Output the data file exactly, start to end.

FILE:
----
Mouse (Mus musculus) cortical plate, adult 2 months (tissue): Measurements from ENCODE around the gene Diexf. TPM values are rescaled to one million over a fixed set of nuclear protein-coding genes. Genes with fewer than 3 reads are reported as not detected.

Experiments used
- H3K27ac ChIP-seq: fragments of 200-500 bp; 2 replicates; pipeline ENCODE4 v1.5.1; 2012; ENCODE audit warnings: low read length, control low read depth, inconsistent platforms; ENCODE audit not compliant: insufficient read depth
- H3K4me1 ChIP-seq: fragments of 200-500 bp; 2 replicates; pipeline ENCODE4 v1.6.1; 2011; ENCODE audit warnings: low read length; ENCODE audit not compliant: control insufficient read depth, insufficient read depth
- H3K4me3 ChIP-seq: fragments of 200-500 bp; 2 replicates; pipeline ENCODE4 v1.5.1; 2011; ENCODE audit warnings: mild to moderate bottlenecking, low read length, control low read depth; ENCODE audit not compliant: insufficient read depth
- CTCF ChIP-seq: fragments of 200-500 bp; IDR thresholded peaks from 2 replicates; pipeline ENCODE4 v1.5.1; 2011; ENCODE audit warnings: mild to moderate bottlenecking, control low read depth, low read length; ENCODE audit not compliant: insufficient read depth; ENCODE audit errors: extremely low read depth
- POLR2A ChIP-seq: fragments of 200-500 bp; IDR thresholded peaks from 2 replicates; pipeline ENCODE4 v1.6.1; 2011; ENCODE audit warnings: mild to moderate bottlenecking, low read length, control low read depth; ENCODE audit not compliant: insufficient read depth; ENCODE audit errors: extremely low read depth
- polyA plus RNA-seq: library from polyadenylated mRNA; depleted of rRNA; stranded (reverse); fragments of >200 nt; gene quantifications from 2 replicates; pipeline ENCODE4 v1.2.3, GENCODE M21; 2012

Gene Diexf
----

Mouse (Mus musculus) cortical plate, adult 2 months (tissue): Measurements from ENCODE around the gene Diexf. TPM values are rescaled to one million over a fixed set of nuclear protein-coding genes. Genes with fewer than 3 reads are reported as not detected.

Experiments used
- H3K27ac ChIP-seq: fragments of 200-500 bp; 2 replicates; pipeline ENCODE4 v1.5.1; 2012; ENCODE audit warnings: low read length, control low read depth, inconsistent platforms; ENCODE audit not compliant: insufficient read depth
- H3K4me1 ChIP-seq: fragments of 200-500 bp; 2 replicates; pipeline ENCODE4 v1.6.1; 2011; ENCODE audit warnings: low read length; ENCODE audit not compliant: control insufficient read depth, insufficient read depth
- H3K4me3 ChIP-seq: fragments of 200-500 bp; 2 replicates; pipeline ENCODE4 v1.5.1; 2011; ENCODE audit warnings: mild to moderate bottlenecking, low read length, control low read depth; ENCODE audit not compliant: insufficient read depth
- CTCF ChIP-seq: fragments of 200-500 bp; IDR thresholded peaks from 2 replicates; pipeline ENCODE4 v1.5.1; 2011; ENCODE audit warnings: mild to moderate bottlenecking, control low read depth, low read length; ENCODE audit not compliant: insufficient read depth; ENCODE audit errors: extremely low read depth
- POLR2A ChIP-seq: fragments of 200-500 bp; IDR thresholded peaks from 2 replicates; pipeline ENCODE4 v1.6.1; 2011; ENCODE audit warnings: mild to moderate bottlenecking, low read length, control low read depth; ENCODE audit not compliant: insufficient read depth; ENCODE audit errors: extremely low read depth
- polyA plus RNA-seq: library from polyadenylated mRNA; depleted of rRNA; stranded (reverse); fragments of >200 nt; gene quantifications from 2 replicates; pipeline ENCODE4 v1.2.3, GENCODE M21; 2012

Gene Diexf